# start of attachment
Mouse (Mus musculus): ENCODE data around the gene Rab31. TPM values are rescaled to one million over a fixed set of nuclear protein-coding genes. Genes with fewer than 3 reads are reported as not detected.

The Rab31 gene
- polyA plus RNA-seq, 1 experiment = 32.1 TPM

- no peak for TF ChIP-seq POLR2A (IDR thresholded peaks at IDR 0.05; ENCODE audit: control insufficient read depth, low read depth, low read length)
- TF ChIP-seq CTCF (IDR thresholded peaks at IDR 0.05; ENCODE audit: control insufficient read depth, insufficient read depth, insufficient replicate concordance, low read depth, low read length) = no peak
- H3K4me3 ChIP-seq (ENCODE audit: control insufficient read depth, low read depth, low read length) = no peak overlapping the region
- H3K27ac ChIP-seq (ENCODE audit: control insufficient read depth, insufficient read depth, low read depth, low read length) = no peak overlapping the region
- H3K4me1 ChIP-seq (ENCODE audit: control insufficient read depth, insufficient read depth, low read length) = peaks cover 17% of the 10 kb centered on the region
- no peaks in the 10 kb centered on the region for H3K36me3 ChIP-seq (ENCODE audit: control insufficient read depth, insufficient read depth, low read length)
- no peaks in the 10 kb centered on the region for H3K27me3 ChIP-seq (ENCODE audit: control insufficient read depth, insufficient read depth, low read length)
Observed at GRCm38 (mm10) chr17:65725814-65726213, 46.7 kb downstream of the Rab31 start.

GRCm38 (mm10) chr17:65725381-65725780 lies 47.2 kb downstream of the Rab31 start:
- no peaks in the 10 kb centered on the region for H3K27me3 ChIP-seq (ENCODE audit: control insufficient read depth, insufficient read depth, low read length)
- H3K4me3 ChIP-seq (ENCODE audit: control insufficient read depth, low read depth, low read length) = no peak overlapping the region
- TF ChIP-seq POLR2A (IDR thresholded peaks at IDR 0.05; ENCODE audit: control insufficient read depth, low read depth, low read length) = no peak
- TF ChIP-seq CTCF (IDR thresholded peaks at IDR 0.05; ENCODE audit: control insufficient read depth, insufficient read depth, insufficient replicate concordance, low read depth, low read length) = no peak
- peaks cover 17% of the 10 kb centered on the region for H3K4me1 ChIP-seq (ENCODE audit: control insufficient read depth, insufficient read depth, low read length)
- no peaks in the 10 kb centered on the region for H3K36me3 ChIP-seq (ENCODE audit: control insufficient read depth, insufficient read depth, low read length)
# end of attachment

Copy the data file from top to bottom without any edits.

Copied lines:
Mouse (Mus musculus): ENCODE data around the gene Rab31. TPM values are rescaled to one million over a fixed set of nuclear protein-coding genes. Genes with fewer than 3 reads are reported as not detected.

The Rab31 gene
- polyA plus RNA-seq, 1 experiment = 32.1 TPM

- no peak for TF ChIP-seq POLR2A (IDR thresholded peaks at IDR 0.05; ENCODE audit: control insufficient read depth, low read depth, low read length)
- TF ChIP-seq CTCF (IDR thresholded peaks at IDR 0.05; ENCODE audit: control insufficient read depth, insufficient read depth, insufficient replicate concordance, low read depth, low read length) = no peak
- H3K4me3 ChIP-seq (ENCODE audit: control insufficient read depth, low read depth, low read length) = no peak overlapping the region
- H3K27ac ChIP-seq (ENCODE audit: control insufficient read depth, insufficient read depth, low read depth, low read length) = no peak overlapping the region
- H3K4me1 ChIP-seq (ENCODE audit: control insufficient read depth, insufficient read depth, low read length) = peaks cover 17% of the 10 kb centered on the region
- no peaks in the 10 kb centered on the region for H3K36me3 ChIP-seq (ENCODE audit: control insufficient read depth, insufficient read depth, low read length)
- no peaks in the 10 kb centered on the region for H3K27me3 ChIP-seq (ENCODE audit: control insufficient read depth, insufficient read depth, low read length)
Observed at GRCm38 (mm10) chr17:65725814-65726213, 46.7 kb downstream of the Rab31 start.

GRCm38 (mm10) chr17:65725381-65725780 lies 47.2 kb downstream of the Rab31 start:
- no peaks in the 10 kb centered on the region for H3K27me3 ChIP-seq (ENCODE audit: control insufficient read depth, insufficient read depth, low read length)
- H3K4me3 ChIP-seq (ENCODE audit: control insufficient read depth, low read depth, low read length) = no peak overlapping the region
- TF ChIP-seq POLR2A (IDR thresholded peaks at IDR 0.05; ENCODE audit: control insufficient read depth, low read depth, low read length) = no peak
- TF ChIP-seq CTCF (IDR thresholded peaks at IDR 0.05; ENCODE audit: control insufficient read depth, insufficient read depth, insufficient replicate concordance, low read depth, low read length) = no peak
- peaks cover 17% of the 10 kb centered on the region for H3K4me1 ChIP-seq (ENCODE audit: control insufficient read depth, insufficient read depth, low read length)
- no peaks in the 10 kb centered on the region for H3K36me3 ChIP-seq (ENCODE audit: control insufficient read depth, insufficient read depth, low read length)